If OpIndia chooses to ascertain the authenticity of a photograph or video that has gone viral on social media, first and foremost, we look for markers of tampering of the photograph or video. Often, if a multimedia is tampered, there would be some markers in the product like subtle difference in colour, mismatch in dimensions etc. Often, photographs or videos are used in incorrect context as well. For example, an unrelated image could be used to depict an ongoing violence, thereby, further fanning trouble. For such claims, we use tools like Google’s Reverse Search and use thumbnails of the videos etc. to locate the original and authentic photograph or video.

If political claim

If a political claim needs to be fact-checked, we try first locate an authentic video where the said claim is being made to ensure it has not been misreported. Then, we go on to fact-check that claim from publicly available data from reliable sources.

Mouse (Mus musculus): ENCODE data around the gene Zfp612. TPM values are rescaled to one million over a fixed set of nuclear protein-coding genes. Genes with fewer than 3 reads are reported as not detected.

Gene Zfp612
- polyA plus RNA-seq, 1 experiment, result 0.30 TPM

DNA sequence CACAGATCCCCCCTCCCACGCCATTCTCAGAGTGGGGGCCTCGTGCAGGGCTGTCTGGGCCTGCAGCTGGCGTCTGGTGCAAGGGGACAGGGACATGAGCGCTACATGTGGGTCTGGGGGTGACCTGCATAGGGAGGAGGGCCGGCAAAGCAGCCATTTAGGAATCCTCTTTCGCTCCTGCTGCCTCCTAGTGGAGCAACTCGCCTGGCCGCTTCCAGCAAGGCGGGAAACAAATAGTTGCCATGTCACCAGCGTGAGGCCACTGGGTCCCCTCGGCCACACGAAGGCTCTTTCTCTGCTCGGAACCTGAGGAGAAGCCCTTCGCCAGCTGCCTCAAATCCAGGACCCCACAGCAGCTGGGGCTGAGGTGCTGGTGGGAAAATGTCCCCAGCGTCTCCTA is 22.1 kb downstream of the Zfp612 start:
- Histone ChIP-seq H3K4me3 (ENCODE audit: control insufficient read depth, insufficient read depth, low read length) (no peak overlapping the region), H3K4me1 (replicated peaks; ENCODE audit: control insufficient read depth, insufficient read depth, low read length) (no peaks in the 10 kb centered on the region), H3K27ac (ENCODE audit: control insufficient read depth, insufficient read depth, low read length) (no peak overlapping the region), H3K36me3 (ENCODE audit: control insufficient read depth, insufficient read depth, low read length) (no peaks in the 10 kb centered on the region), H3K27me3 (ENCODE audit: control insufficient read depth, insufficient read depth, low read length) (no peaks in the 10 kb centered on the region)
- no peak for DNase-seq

If a mainstream media report

We try to contact the source directly when a dubious report is spotted. Confirm if the statement has been reported accurately. If the report pertains to a crime, we get in touch with the concerned police station to get the official version of the events.

In all of this, we try to gather as much information as possible from publicly available documents, research papers, direct sources, police and administration, government documents etc to ascertain the veracity of the claim.

4) Consultation with experts

Sometimes, certain claims, especially when legal in nature need the evaluation of a subject expert. In such cases, we reach out to our subject expert contacts and try to understand whether the claim is authentic or not.

5) Writing the fact-check for our readers

After gather relevant information, we proceed to write a story based on our research. We detail every step of the fact-checking process and provide reference links to the research we base our fact-check on.

6) We apologise when we err

Fact-checking is often nuanced work, and we are, but human. In case we err in our reportage, we promptly update our article with the correct version of events and add a note indicating the same to our readers.

The fact-check team

Nupur J Sharma